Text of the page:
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Showing posts from October, 2017

Understanding database [3] : Buffer algorithms

Understanding database 3 : Buffer algorithms As we use buffers to boost up our performance, it is also necessary for us to choose a suitable algorithm for our buffer to follow. With formal expression, the ‘ access pattern ’  is the key of ensuring the number of I/Os to be controlled, which has a massive impact on the performance of execution. We introduce the formula for read efficiency here, noted as (number of page requests - physical I/Os) /(number of page requests) And we should also aim for above 0 .8 or 80% for an adequate efficiency. We have 4 basic policies to decide for replacing frames within a buffer, including First in first out (FIFO) ->oldest leaves Least recently used (LRU)          <--------------------------- most common ->frame with oldest access leaves Most recently used (MRU) ->frame with freshest access leaves Least frequently used (LFU) ->frame with least access count leaves Most database management systems wo

Understanding database [2] : Buffer Manager

Understanding database 2 : Buffer manager Continuing from the previous chapter, we will now talk more about how the buffer would work when a request to the database is executed. We consider there are frames of data which consists of records that are being stored in the buffer pool, some filled and some empty. The database management system would send a message to the buffer manager when it needs to request a page from disk, and the buffer may or may not have the requested page within the buffer. The page consists of records, and is being stored as frames in the pool. If our requested page is not in the pool, we will first look for an empty frame. If we could grab an empty one, great, but if not, we will have to replace one of the frames for the current execution. The frame must not be ‘ pinned ’ , namely it must not be in use at the moment. The pinning of a frame arrives when the page is in the pool(may exist already before, or it may have just been pulled in to the pool).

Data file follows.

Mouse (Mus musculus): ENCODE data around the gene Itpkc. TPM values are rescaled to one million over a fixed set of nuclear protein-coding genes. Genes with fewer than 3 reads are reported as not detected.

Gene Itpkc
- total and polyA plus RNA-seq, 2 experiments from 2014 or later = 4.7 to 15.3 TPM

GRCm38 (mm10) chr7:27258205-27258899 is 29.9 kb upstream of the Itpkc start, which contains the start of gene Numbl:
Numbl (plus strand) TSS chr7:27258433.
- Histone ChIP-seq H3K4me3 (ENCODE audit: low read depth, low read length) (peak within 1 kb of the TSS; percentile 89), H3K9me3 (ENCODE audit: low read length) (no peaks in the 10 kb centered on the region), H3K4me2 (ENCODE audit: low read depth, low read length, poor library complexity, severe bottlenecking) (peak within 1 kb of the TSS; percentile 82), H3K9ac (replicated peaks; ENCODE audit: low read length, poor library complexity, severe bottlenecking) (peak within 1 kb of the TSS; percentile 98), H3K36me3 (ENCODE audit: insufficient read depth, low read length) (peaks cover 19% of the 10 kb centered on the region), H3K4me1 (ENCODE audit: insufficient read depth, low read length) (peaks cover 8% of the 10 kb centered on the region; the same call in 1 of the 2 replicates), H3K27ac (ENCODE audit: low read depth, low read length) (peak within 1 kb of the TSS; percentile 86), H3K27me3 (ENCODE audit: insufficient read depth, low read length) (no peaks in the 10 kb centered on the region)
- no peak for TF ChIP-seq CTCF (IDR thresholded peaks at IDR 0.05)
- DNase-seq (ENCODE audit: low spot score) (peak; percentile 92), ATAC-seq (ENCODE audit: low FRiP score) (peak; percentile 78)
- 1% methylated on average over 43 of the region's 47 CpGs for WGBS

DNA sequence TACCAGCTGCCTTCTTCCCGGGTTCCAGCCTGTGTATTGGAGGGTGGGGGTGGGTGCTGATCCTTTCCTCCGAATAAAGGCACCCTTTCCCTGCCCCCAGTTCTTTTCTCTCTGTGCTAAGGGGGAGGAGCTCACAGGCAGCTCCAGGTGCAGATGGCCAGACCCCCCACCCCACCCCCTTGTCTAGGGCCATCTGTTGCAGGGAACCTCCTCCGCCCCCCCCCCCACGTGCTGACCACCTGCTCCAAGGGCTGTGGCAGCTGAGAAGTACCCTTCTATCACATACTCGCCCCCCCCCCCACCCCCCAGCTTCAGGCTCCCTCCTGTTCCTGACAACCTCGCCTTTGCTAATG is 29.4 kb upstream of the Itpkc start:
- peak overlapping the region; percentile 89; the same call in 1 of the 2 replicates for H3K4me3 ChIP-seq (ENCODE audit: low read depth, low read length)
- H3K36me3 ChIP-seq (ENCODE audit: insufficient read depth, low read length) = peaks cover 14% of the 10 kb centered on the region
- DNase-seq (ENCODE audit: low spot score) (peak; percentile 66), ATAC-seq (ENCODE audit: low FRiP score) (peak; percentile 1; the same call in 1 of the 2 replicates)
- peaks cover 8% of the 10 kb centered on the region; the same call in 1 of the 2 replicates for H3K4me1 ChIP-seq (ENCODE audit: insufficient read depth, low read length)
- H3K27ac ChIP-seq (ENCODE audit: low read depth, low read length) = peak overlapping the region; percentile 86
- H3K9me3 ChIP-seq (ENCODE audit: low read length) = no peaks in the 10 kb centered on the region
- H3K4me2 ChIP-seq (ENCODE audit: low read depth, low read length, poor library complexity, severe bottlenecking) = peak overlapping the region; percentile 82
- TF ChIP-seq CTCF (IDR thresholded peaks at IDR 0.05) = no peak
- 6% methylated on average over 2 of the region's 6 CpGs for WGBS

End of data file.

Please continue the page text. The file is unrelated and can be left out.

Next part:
Understanding database [1] : Storage layers

Note: This series of posts are more for the personal interpretation of uni taught materials, please make corrections if anything is appearing to be incorrect or unclear. _____ Understanding database : Storage layers For a database, its obvious that we will have to store data within some storing sheds which may allow us to access previous information that we have recorded. For gamers, its really often that we may see the word RAM, or HDD and SSD which are terms that represent data storing mediums. We often HDD as secondary storage, as it is relatively cheaper,slower but more stable than RAM. Moreover, tertiary storage also exists in the form of tapes etc. They are one step more cheaper than secondary storage. We may classify our secondary storage as disks. The data within disks are stored in units, and at the same time being retrieved in units as well. We call these units the disk pages. We may consider the accessing latency as a pyramid : from the top its cache, with th